As Liverpool fought out a 1-1 draw with Aston Villa in their final home game of what has been, for the majority, a disappointing season, it felt like the end of an era at Anfield.
Roberto Firmino and James Milner, the two players Jurgen Klopp has called upon most throughout his managerial career (not just since his own Reds arrival in October 2015), might have emerged from the bench to rescue Liverpool a share of the spoils, but in doing so they made their final home appearances for the clubs.
Along with Naby Keita and Alex Oxlade-Chamberlain, the quartet are already all confirmed to be leaving the Reds at the end of their contracts this summer. In doing so, they become the latest players who have won everything at Liverpool to leave the club, following on from last year’s exits of Divock Origi and Sadio Mane.
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“Nothing is forever, that’s how it is,” Klopp would say at his pre-match press conference on Friday when talking about the departing quartet. “There is always a moment. It’s a good moment because it means one chapter is closed, but we can start writing a new one. That’s good as well, for them and for us.”
Having come agonisingly close to winning an unprecedented quadruple last year, this last chapter hasn’t exactly gone to plan for the Reds and their latest departees. While a top four finish still isn’t mathematically impossible, Liverpool are expecting to compete in the Europa League next season.
Club bosses will be hopeful that one step back can pre-empt two steps forward, and that after a transitional year wrecked by injuries, the Reds will be in a position to challenge Premier League champions Man City at the top-end of the table once again next year. With it, a new era of Klopp’s Liverpool is upon us.
Firmino, Milner, Keita, and Oxlade-Chamberlain won’t be the only players leaving Anfield this summer. A look at Klopp’s overall squad and the likes of Thiago Alcantara, Fabio Carvalho, Joel Matip, Nat Phillips, and Caoimhin Kelleher have also all been linked with the exit door in some form or another, while Adrian is another player out of contact and loanee Arthur Melo will return to Juventus.
As a result, Klopp’s Reds side could look very different the next time they run out at Anfield in three months’ time. With the Anfield Road stand redevelopment ensuring there is unlikely to be a home friendly this pre-season, and Liverpool requesting to play their first game of the 2023/24 Premier League away from home, supporters will have to wait a little while longer to get their first close-up glimpse of their new side.
Sources inside the club are unsure on what represents an ideal number of arrivals for Klopp and his staff this summer, but there is a general agreement that the manager wants to conclude his business as early as possible as his pre-season plans start to take real shape.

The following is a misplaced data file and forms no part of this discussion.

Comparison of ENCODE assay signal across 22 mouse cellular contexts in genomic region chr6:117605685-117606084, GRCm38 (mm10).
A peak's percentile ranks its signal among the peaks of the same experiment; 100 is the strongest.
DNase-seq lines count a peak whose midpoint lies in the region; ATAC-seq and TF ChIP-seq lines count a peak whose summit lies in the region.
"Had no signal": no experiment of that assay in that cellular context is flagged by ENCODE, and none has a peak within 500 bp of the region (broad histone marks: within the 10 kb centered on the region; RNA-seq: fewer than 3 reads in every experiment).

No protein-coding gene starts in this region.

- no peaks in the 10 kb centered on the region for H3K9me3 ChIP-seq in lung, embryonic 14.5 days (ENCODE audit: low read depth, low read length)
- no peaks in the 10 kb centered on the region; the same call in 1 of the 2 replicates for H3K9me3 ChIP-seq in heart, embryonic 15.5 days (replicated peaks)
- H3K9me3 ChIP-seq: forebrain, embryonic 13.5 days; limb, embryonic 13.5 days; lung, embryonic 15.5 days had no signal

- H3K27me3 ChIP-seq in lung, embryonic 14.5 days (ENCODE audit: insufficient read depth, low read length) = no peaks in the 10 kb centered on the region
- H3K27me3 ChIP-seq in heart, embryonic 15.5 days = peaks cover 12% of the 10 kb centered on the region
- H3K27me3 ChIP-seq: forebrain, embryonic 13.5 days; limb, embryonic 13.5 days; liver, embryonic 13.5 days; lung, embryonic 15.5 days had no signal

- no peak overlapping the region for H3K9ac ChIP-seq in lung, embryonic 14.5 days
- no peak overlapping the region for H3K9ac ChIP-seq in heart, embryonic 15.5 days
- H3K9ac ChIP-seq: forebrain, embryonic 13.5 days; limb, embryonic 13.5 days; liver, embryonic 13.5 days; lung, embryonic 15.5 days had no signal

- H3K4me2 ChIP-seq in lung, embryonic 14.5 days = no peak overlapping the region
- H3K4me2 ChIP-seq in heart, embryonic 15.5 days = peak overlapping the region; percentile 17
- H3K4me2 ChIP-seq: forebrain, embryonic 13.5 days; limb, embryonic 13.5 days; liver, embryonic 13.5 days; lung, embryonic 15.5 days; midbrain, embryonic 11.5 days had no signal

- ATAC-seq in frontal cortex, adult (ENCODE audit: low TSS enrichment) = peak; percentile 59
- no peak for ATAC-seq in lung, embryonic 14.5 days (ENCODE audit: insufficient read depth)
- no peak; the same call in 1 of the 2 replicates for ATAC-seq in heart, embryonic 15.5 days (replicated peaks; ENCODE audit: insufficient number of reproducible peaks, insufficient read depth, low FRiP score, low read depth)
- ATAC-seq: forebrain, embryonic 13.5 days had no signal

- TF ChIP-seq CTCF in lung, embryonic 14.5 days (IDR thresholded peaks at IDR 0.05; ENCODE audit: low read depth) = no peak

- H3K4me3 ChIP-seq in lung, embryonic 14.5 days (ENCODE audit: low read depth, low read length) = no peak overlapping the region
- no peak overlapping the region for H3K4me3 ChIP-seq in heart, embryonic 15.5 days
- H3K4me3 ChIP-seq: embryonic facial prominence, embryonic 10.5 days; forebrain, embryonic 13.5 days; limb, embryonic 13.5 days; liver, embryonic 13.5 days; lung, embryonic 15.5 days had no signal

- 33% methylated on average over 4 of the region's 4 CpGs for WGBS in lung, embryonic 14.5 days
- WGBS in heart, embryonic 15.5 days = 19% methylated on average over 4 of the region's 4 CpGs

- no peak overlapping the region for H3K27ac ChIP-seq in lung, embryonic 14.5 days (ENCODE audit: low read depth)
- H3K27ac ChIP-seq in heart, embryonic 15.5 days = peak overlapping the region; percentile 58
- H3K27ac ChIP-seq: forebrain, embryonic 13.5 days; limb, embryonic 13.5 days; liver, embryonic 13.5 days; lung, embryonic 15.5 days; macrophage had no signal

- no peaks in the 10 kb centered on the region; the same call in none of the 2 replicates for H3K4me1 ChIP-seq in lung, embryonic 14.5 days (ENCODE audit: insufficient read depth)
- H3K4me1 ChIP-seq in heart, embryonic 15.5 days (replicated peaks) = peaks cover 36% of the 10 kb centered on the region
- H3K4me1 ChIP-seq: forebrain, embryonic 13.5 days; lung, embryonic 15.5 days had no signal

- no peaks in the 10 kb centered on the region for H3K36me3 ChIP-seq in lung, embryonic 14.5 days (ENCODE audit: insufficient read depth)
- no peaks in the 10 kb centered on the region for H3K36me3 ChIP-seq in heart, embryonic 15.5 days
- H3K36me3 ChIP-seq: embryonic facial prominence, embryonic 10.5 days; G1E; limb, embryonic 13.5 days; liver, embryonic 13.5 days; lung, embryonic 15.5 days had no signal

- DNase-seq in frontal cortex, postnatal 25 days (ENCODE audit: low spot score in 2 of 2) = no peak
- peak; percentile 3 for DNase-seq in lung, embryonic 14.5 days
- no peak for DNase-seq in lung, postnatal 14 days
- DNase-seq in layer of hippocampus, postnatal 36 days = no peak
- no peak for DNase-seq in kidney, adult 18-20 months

It is widely accepted that the club will look to sign two, if not three, new midfielders this summer as part of a long-planned revamp of their engine-room. Reports suggest Brighton & Hove Albion midfielder Alexis Mac Allister is well-placed to be the first new recruit, while the club are also interested in Chelsea’s Mason Mount and Bayern Munich’s Ryan Gravenberch.
Meanwhile, Klopp himself has admitted that the Reds could be in the market for a new defender, suggesting the only position Liverpool aren’t open to strengthening is in goal.
“We look in all departments apart from goalkeeper at the moment,” the German said on Friday. “Yes, if there is a good one (centre-back) out there, I would not deny it. That’s all. We look at all areas of the pitch, definitely.”
Whether such an admission suggests that the Reds could look to sign an attacking replacement for Firmino, or even a senior option at right-back, which in turn would free up Trent Alexander-Arnold to make a full switch into midfield, only time will tell. Meanwhile, despite Klopp’s insistence that Kelleher and Adrian will stay put, a new goalkeeper will need to be sought if either shot-stopper did push to move on.
Of course, a move for Borussia Dortmund’s Jude Bellingham won’t be forthcoming after Liverpool withdrew from the race to sign the England international last month. Despite being a long-standing target, the Reds ultimately decided their finances would be better spent across the board on a number of quality signings rather than one marquee arrival. That in itself created it’s own frustrations after 18 months of public flirting.
Regardless, FSG are going to have to do two things they haven’t done before to give Liverpool the best possible chance of being back in the title-race next year. And they’re going to have to do it without the riches of Champions League football, thus making their task that little bit harder while also ensuring it’s that much more important to succeed.
Firstly, they are, in all likelihood, going to have to sanction potentially the busiest transfer window of Klopp’s Anfield reign.
In recent years, the Reds’ recruitment has been rather controlled, with FSG often criticised by supporters as a result.
While Cody Gakpo, Darwin Nunez, Luis Diaz, and Ibrahima Konate have all cost hefty initial amounts in the previous four transfer windows, the £37m Dutchman, £37m Colombian and £36m Frenchman were solitary arrivals at the time. Meanwhile, while the £64m Uruguayan was accompanied by Fabio Carvalho, Calvin Ramsay, and the loan signing of Arthur Melo, the young duo cost less than an initial £10m combined.
As a result, we have to go back to the summer of 2020 for the last time Liverpool spent more than £20m on more than one player in the same window when bringing in Thiago Alcantara and Diogo Jota. It marks the only time the Reds have invested in such a way since they started winning trophies under Klopp, with Nunez also the only signing to have cost significantly more than £40m since their Champions League win in 2019.